This lecture takes a deeper look at entanglement. Professor Susskind begins by discussing the wave function, which is the inner product of the system's state vector with the set of basis vectors, and how it contains probability amplitudes for the various states. He relates these probability amplitudes to the expectation values of observables discussed in previous lectures. He then examines more deeply the difference between product and entangled states. For product states, the wave function factorises which allows the two (or more) sub-systems to be treated as independent systems. He also describes the properties of a maximally entangled two spin system, and introduces the concept of density matrices, which express everything we can know about one part of an entangled system. Professor Susskind then moves on to discuss measurement versus entanglement. There are two views of measurement: one in which the measuring apparatus becomes entangled with the system under measurement, and the other in which the wave function of the system under measurement collapses when measured. He then discusses locality beginning with Einstein's famously skeptical phrase "spooky actions at a distance." He distinguishes between actual instantaneous action at a distance - which is impossible - and simple correlation. What is strange about quantum mechanics is not correlation in entangled states, but rather that we can know everything about this system as a whole, without knowing anything about the individual states of the entangled elements. Professor Susskind concludes the lecture by revisiting the example of the computer simulation from the last lecture, which is an example of Bell's theorem that local hidden variables are not sufficient to explain quantum mechanics. Topics: - Quantum wave function - Product vs. entangled states - Singlet state - Maximum entanglement - Density matrices - Measurement - Locality - Spooky action at a distance - Computer simulation of product and entangled states - Bell's theorem - Hidden variables Recorded on February 20, 2012.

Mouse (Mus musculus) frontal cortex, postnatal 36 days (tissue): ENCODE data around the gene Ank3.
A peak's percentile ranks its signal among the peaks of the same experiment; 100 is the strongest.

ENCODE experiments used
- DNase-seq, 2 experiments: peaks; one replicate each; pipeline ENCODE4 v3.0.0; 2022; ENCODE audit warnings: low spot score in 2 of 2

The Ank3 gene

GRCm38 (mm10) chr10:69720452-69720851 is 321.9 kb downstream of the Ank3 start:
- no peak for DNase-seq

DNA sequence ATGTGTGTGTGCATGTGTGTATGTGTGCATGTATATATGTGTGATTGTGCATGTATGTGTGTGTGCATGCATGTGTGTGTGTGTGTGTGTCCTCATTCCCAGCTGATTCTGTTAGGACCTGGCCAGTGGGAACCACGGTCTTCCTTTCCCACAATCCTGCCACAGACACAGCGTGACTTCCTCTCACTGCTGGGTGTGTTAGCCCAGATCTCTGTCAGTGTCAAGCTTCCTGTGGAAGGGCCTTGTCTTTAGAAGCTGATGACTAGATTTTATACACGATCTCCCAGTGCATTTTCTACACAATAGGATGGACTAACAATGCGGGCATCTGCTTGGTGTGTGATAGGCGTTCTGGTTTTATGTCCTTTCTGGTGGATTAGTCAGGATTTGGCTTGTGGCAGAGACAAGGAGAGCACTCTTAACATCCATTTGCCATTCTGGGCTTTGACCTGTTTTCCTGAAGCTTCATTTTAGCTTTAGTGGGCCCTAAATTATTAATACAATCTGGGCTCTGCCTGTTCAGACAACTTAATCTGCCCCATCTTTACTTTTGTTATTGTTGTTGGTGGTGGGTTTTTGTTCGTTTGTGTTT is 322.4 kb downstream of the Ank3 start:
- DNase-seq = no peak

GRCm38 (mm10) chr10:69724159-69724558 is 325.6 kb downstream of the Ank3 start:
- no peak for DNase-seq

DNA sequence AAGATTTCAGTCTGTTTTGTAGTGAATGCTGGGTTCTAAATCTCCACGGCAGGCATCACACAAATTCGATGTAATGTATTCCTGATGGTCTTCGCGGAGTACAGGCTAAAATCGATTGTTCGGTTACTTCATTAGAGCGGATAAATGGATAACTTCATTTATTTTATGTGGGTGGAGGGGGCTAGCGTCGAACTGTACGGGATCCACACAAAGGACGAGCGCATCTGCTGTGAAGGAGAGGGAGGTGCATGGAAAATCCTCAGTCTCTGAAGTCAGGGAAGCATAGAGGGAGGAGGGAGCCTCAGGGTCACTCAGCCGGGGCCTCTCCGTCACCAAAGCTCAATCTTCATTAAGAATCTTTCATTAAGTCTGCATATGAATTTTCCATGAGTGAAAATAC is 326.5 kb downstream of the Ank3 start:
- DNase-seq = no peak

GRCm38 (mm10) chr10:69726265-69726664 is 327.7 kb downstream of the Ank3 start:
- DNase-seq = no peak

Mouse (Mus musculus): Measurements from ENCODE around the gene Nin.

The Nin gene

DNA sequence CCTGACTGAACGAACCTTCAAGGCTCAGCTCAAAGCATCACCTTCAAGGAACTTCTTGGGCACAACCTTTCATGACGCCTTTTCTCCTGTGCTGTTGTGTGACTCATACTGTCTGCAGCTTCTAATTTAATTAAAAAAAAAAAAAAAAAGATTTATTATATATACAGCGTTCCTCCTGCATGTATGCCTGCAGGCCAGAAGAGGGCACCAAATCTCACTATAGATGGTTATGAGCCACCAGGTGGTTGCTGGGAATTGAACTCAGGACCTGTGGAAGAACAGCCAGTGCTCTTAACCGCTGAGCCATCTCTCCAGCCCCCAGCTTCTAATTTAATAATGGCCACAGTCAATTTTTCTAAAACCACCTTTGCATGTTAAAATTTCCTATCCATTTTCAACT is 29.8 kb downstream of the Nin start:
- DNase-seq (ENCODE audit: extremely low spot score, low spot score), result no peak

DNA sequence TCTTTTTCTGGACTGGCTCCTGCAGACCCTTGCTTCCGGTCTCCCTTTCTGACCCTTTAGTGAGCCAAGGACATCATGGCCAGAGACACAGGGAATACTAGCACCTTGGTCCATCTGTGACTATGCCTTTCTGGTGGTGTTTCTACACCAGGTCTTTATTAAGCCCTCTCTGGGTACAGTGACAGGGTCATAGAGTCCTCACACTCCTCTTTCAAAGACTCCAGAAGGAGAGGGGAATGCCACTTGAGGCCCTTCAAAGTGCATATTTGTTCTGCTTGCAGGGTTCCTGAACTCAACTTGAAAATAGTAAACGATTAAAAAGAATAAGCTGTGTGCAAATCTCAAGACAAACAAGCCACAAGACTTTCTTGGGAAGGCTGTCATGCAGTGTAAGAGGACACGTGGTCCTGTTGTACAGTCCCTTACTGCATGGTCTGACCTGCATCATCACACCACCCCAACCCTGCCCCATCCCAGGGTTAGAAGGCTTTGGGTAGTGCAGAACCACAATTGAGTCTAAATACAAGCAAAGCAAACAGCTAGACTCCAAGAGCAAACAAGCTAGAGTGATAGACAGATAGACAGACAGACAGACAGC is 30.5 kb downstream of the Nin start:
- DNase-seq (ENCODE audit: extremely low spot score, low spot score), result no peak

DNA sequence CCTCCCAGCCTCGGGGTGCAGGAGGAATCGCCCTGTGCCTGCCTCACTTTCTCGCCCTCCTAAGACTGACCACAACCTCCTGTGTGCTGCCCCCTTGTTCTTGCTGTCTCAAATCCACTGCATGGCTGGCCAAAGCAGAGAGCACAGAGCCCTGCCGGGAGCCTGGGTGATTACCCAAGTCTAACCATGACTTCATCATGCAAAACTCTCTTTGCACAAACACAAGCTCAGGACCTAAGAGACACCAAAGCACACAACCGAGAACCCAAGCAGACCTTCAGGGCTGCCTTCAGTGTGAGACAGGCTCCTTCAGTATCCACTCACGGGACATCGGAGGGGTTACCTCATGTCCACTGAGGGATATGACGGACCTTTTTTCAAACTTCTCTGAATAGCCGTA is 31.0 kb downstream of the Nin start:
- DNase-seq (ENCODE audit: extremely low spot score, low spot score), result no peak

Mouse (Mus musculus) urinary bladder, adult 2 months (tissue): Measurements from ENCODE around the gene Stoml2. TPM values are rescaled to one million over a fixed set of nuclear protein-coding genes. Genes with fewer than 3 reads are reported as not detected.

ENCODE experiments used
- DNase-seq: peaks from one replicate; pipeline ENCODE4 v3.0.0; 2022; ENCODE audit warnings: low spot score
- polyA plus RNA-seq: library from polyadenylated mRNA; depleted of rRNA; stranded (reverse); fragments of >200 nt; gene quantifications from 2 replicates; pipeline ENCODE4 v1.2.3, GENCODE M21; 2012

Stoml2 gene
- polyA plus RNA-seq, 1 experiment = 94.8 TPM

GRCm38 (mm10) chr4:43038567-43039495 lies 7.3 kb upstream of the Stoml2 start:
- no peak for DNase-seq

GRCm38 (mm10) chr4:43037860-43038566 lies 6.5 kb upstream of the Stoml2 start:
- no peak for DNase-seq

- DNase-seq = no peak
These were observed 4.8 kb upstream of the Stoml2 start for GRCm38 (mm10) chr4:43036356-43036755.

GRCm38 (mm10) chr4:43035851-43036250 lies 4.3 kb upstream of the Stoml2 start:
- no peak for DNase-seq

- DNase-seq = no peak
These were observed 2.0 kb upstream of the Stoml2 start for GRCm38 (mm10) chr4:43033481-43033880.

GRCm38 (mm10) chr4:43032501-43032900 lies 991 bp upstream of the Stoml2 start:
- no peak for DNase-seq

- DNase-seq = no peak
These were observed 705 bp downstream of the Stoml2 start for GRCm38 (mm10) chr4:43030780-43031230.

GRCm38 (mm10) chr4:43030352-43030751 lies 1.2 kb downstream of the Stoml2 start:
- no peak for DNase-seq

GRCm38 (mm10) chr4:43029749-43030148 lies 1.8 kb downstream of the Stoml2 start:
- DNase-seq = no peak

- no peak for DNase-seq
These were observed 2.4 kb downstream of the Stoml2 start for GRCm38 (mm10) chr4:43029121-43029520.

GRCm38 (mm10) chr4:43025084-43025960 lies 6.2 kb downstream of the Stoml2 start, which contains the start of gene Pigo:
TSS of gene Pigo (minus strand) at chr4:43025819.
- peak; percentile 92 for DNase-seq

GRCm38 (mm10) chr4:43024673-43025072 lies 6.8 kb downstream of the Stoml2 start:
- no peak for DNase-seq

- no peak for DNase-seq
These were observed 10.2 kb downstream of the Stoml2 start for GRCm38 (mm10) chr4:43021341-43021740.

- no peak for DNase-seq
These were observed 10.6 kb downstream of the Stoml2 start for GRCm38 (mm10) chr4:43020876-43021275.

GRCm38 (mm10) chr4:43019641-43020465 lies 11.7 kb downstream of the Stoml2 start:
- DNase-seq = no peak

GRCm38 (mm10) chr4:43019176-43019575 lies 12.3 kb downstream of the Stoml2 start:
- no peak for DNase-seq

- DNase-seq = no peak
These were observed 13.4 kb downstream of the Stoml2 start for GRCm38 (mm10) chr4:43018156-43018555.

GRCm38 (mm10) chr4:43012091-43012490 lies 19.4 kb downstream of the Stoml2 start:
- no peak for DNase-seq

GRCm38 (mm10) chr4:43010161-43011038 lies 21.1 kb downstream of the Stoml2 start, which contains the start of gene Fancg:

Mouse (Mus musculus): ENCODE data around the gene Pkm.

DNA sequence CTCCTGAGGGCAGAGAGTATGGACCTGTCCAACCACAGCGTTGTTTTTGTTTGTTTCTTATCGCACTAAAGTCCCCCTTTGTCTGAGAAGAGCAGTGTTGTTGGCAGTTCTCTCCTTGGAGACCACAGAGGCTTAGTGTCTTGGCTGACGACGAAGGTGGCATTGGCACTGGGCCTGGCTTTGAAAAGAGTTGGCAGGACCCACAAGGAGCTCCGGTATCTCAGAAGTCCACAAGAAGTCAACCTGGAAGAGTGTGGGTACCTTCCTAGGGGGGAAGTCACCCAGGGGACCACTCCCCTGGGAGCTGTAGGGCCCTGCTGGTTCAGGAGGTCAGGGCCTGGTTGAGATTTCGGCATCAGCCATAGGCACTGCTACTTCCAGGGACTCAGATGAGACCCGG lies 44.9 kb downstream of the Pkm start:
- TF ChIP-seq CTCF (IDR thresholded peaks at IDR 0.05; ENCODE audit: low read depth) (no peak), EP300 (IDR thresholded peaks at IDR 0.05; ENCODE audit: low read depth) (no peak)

Quantum theory governs the universe at its most basic level. In the first half of the 20th century physics was turned on its head by the radical discoveries of Max Planck, Albert Einstein, Niels Bohr, Werner Heisenberg, and Erwin Schroedinger. An entire new logical and mathematical foundation—quantum mechanics—eventually replaced classical physics. We will explore the quantum world, including the particle theory of light, the Heisenberg Uncertainty Principle, and the Schrödinger Equation. This course is second-part of a six course sequence given by Prof. Leonard Susskind that explores the theoretical foundations of modern physics - the Theoretical Minimum. Topics in the series include classical mechanics, quantum mechanics, theories of relativity, electromagnetism, cosmology, and black holes.